Even for those who have had a great mating season, challenges emerge when the chicks are weaned. In many situations, everything runs well; the chicks emerge from the nest around four weeks, the cock feeds them and teaches them how to feed themselves, the hen continues with responsibilities inside the nest box, and all the fancier needs to do is remove the chicks once they become self-sufficient.
In certain circumstances, however, a variety of issues occur that the fancier must identify and address as soon as possible. Here are some of the issues that the fancier should be prepared to deal with.
Ignored or Treated as a Sex Object
When the chick exits the nest box, the cock entirely ignores it or regards it as a sex item, despite the fact that it may be crying for food. This indicates that the child may starve or grow retarded due to a lack of nourishment. It is possible that the chick may be moved to another couple with chicks of a similar age, although this does not always succeed. One option is for the fancier to place such chicks in the nursery cage with other chicks who can feed them, but if that fails, I hand-feed three times a day with warm milk and a trace of multivitamins using a syringe. The issue is usually rectified after a few days when the chicks start feeding themselves.
Quite often, the hen may assault the chick, perhaps perceiving it as a competition. The only option is to remove the child and treat as mentioned earlier. If this is the final batch of chicks from a specific couple, an option would be to remove the hen and allow the cock to raise the kids.
Reluctance to Feed
Some four to five-week-old chicks are highly immature and refuse to feed themselves; instead, they spend their time begging for food and re-entering the nest box. This often tends to infuriate one of the parents, resulting in an assault. I had one such situation when the chick was assaulted but not fatally. It was immediately taken from the cage, and after three days with the other juveniles, including syringe feeding, it was totally weaned.
Not Enough Food
In rare circumstances, the adult birds provide less food than is required for the young to reach their full potential. Instead of overflowing crops, they are barely half full. The chicks just “tick over” and do not grow. If this happens while they are still within the nest box, the solution may be to move them to another nest. I attempt to assist by putting a 3″ piece of millet spray in the nest box to encourage the hen to eat more and, perhaps, feed well. When these children leave the nest, it is critical to improve things by either transferring to another nest or providing extra food, as previously said. If the parents do not assault the young, they may be left in the breeding cage.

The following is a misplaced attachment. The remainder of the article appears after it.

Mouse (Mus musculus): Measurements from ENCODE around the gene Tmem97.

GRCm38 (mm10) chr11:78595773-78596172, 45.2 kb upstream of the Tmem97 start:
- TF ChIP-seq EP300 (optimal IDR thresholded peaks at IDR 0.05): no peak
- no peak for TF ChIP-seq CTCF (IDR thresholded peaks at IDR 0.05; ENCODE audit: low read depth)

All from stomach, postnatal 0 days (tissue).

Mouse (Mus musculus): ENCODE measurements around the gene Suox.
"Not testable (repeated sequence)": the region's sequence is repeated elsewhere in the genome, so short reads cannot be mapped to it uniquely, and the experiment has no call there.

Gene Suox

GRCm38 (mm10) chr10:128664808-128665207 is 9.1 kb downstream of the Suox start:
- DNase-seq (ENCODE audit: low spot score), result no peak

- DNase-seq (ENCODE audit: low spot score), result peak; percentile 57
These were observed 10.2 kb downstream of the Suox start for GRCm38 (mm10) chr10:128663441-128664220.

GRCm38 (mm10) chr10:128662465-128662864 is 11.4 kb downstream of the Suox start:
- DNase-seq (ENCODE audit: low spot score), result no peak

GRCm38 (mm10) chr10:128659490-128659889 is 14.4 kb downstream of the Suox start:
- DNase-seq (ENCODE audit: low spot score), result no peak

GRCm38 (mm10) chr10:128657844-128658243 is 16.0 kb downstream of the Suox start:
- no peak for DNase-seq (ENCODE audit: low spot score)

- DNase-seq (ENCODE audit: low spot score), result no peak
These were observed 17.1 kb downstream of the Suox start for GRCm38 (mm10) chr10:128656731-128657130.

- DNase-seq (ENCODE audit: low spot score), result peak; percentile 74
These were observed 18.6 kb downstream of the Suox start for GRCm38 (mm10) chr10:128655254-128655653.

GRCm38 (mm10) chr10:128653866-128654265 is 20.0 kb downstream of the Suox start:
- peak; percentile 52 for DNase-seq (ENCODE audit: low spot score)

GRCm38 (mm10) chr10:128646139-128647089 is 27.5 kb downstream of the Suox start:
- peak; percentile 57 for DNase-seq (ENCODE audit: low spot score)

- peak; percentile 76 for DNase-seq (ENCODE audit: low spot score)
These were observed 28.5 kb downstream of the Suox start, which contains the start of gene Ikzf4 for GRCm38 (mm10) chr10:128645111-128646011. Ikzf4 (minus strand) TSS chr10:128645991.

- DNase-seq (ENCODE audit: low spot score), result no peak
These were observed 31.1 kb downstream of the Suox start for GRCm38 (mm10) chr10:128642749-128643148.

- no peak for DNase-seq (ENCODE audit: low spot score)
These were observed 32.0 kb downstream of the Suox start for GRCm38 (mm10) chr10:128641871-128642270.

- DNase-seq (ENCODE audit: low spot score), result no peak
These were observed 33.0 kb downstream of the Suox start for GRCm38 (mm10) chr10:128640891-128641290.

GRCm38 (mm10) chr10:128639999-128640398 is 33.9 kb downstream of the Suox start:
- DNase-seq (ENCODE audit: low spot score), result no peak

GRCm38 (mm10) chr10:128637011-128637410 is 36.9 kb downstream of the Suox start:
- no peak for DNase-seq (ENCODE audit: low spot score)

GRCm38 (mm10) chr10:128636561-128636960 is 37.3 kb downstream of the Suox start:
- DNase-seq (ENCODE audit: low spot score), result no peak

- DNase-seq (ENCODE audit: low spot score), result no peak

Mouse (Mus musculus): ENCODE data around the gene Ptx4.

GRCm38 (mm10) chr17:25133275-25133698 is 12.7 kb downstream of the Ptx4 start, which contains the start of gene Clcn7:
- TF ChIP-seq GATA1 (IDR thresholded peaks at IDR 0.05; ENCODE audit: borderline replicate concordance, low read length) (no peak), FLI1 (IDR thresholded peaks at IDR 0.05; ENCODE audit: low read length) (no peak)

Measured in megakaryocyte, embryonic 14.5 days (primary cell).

A Crucial Stage
The movement of chicks from a limited region to bigger units is a vital step. When chicks leave their parents, they tend to “go back” in the sense that they stop being fluffy and become very sleek. This is due in part to the shift in feeding; earlier, they had food pumped into them. In the stock cages, they must forage for themselves in competition with their fellows. As a result, juvenile birds should be placed in stock cages of 4 to 6 feet in length, with one perch relatively low down.
For the first several weeks, I am pleased to watch them learning to fly effectively and coping with the stress of their new environment. I keep a close eye out for chicks hanging about looking unhappy, since this might suggest enteritis. I also keep an eye out for bullying and, if necessary, transfer the perpetrator to another cage.
When the chicks are around 10 to 12 weeks old and in their first moult, I move them to a flight with a few of adult birds. Vigilance is still maintained, and I pay special attention to the well-being of any “star”birds; if I suspect they are growing anxious, I relocate them to a more tranquil spot.
Weaning is an exciting part of the breeding season, analogous to harvest time for farmers. We are now harvesting what we have sowed, and we will be able to judge the success or failure of the preparations we made a few months ago. Few things beat assessing young stock, especially stormers with the potential to win at next season’s shows.
When it comes time to divide up the breeding pairs, the hens are especially vulnerable. I’d rather them tell me when they’ve had enough than I decide. The cocks may be safely returned to a small flight, but I keep the hens in the breeding cage for many weeks after separation, during which time I closely examine them for symptoms of stress, the vent region in particular being an indicator of their health.
One must remember that they have been confined to a relatively tiny space for many months, with high temperatures and humidity. Much of their time has been spent huddled, and much energy has been expended on regurgitation. Many hens are lost each year because fanciers fail to recognize the need for a time of rehabilitation before returning the chickens to the flight. Good hens are incredibly precious assets that need the same level of care as the chicks when they leave the nest box.
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